This year, the Illinois Supreme Court will address Section 3-107 of the Illinois Tort Immunity Act for the first time in the provision’s 52-year history.  On its face, Section 3-207 grants absolute immunity to local public entities for injuries caused by conditions of (a) access roads leading to “fishing, hunting, or primitive camping, recreational, or scenic areas,” and (b) “[a]ny hiking, riding, fishing or hunting trail.”

As it is written, Section 3-107 should provide valuable protection to Illinois park districts, which provide and maintain countless miles of paths and trails for public use and enjoyment.  Unfortunately, Illinois appellate courts have interpreted Section 3-107 in such a way that it no longer means what it says.  The Supreme Court recently granted petitions for leave to appeal in two such cases, and hopefully will provide some much-needed guidance on the proper scope and application of Section 3-107.

In Corbett v. County of Lake, 2016 IL App (2d) 160035, the plaintiff was injured when she hit a bump in the pavement while riding her bicycle on the Skokie Valley Bike Path in suburban Lake County.  The trial court granted summary judgment, finding that the bicycle path was a “riding trail” within the meaning of Section 3-107(b).  The Second District reversed on appeal, holding that absolute immunity did not apply, because the portion of the bicycle path at issue was not a “trail” for purposes of Section 3-107(b).

Although the term “trail” is not defined anywhere in the Tort Immunity Act, it has been defined as (and limited to) “a marked path through a forest or mountainous region” by a handful of Illinois appellate courts.  Applying this narrow definition of “trail” to the facts presented in Corbett, the Second District determined that Section 3-107(b) did not apply, because the stretch of path at issue ran through a developed area and was surrounded by railroad tracks, commercial buildings, parking lots and utility poles – as opposed to wooded, mountainous or undeveloped land.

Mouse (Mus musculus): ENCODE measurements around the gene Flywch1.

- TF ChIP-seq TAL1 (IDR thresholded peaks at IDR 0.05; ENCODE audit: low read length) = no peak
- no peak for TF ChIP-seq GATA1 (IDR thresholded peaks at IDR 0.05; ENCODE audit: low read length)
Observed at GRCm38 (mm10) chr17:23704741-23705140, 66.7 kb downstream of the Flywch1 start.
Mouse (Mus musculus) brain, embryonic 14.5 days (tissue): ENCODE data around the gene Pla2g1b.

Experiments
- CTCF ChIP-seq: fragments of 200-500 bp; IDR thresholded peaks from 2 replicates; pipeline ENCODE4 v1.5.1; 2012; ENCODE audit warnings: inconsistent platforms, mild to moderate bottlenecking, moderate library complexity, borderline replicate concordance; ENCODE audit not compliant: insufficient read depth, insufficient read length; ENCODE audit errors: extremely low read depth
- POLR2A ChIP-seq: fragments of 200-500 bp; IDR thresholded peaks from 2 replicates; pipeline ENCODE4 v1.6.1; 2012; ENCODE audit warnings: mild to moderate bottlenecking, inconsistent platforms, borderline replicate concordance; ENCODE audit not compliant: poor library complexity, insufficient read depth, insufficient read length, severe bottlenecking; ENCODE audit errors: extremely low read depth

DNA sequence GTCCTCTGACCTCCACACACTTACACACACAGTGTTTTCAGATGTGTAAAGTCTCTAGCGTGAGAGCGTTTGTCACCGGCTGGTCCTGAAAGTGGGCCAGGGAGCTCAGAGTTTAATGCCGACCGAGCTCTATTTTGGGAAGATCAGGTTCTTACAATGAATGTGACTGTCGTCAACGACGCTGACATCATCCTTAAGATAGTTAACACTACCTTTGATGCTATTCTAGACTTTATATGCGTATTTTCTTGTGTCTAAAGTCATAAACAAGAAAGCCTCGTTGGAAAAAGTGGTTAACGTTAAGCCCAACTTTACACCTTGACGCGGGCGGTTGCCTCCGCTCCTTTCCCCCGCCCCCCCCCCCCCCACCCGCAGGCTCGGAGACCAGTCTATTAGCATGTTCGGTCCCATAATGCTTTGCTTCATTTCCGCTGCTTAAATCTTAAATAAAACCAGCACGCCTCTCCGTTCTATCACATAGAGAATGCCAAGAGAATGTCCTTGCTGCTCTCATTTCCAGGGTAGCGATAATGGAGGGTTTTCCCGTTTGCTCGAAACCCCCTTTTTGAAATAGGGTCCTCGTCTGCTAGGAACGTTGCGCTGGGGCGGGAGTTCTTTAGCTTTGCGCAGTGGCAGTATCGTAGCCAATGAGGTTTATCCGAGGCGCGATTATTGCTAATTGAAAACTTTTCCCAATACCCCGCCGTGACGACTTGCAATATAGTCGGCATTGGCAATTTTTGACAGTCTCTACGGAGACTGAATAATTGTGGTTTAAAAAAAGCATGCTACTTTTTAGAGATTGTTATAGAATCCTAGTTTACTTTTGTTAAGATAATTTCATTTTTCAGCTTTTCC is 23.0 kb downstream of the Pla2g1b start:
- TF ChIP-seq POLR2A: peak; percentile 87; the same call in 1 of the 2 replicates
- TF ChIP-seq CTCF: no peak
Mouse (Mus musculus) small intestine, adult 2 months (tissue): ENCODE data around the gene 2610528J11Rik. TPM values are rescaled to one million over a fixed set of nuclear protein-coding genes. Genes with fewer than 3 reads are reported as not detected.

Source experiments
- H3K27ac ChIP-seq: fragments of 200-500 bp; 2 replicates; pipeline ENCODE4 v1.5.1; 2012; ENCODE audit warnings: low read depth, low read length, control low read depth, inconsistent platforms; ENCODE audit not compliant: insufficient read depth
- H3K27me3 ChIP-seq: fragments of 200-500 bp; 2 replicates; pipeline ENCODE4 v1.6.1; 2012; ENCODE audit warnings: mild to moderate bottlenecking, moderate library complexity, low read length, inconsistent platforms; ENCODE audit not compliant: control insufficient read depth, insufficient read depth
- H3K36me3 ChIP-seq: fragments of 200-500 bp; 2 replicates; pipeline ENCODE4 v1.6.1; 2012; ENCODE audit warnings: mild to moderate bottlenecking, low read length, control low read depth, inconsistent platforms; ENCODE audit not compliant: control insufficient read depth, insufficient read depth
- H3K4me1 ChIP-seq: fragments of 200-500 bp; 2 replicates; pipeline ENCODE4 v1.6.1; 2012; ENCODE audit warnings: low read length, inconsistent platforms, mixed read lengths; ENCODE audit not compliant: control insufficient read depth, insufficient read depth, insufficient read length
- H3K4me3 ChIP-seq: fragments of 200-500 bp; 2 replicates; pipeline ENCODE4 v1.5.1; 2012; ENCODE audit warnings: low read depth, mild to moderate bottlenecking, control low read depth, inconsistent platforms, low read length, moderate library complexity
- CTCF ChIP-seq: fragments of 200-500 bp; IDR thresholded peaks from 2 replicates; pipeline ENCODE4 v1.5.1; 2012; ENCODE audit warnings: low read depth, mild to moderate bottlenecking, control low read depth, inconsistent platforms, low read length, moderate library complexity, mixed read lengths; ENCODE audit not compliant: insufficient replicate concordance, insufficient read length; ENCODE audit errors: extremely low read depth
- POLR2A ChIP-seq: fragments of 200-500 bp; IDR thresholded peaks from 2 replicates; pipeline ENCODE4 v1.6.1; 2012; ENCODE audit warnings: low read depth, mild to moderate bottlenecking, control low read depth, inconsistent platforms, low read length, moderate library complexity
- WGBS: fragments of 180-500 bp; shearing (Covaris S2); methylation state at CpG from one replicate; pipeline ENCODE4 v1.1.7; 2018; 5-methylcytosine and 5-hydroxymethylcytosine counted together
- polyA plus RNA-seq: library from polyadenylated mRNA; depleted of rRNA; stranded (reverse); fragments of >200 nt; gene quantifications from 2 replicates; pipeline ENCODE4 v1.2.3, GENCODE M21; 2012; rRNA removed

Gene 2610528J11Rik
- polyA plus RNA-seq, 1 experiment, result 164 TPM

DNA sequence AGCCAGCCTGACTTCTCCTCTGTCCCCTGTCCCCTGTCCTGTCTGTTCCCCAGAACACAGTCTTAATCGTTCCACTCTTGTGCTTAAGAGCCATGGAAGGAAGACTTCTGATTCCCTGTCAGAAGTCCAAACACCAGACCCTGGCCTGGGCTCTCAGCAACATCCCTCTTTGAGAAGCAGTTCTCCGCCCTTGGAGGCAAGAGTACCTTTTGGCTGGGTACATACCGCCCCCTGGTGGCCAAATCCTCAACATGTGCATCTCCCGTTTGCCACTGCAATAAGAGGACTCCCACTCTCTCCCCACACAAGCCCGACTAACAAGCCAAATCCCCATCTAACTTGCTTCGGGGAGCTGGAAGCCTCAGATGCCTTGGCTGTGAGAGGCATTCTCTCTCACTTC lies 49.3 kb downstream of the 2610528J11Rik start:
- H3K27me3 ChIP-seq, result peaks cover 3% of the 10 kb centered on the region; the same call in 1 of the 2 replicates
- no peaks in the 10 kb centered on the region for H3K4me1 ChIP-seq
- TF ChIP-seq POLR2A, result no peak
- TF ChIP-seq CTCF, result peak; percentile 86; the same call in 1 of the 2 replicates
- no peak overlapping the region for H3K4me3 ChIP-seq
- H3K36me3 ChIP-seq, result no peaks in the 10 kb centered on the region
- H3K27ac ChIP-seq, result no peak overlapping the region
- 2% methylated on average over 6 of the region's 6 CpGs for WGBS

In Cohen v. Chicago Park District, 2016 IL App (1st) 152889, the plaintiff was injured when his wheel became caught in a crack in the concrete while riding on the Chicago Lakefront Trail through a developed city park.  The Chicago Park District argued that the Lakefront Trail was an “access road” for purposes of Section 3-107(a) rather than a “trail” under Section 3-107(b) – presumably in light of the prevailing definition of “trail” discussed above.  The lower court granted summary judgment to the Park District, and the First District reversed on appeal.

In holding that the Lakefront Trail did not qualify for absolute immunity under Section 3-107, the First District panel in Cohen found that Section 3-107(a) only applies to access roads leading to “primitive” recreational and scenic areas.  The First District also endorsed the common assumption among appellate courts interpreting this provision that that Section 3-107 as a whole was only intended to apply to unimproved property “in its natural state,” with obvious hazards as a result of that natural condition.

Under this prevailing interpretation of Section 3-107, most Illinois park districts are not entitled to absolute immunity for conditions of access roads and trails.  For example, the requirement that a path must be located within a forest or mountainous region in order to be considered a “trail” for purposes of Section 3-107(b) seems ill-suited for park districts in Illinois, where mountains are decidedly scarce.  Furthermore, if Section 3-107 immunity is limited to unimproved property in undeveloped areas, then park districts in urban or developed areas are automatically disqualified, while other park districts may only be protected from liability for certain segments of a single path.  Additionally, trails – or portions thereof – may lose their “trail” status if an adjacent landowner decides to develop surrounding property.

Illinois park districts have an undeniable interest in the fair and consistent interpretation and application of the Tort Immunity Act – particularly those provisions pertaining to conditions of recreational property.  Hopefully, the Illinois Supreme Court will send a clear message to lower courts that Section 3-107 should be applied as it is written.  In any event, the Court’s decisions in Corbett and Cohen will have significant implications for park districts that provide and maintain trails and access roads.  We will continue to track these cases accordingly.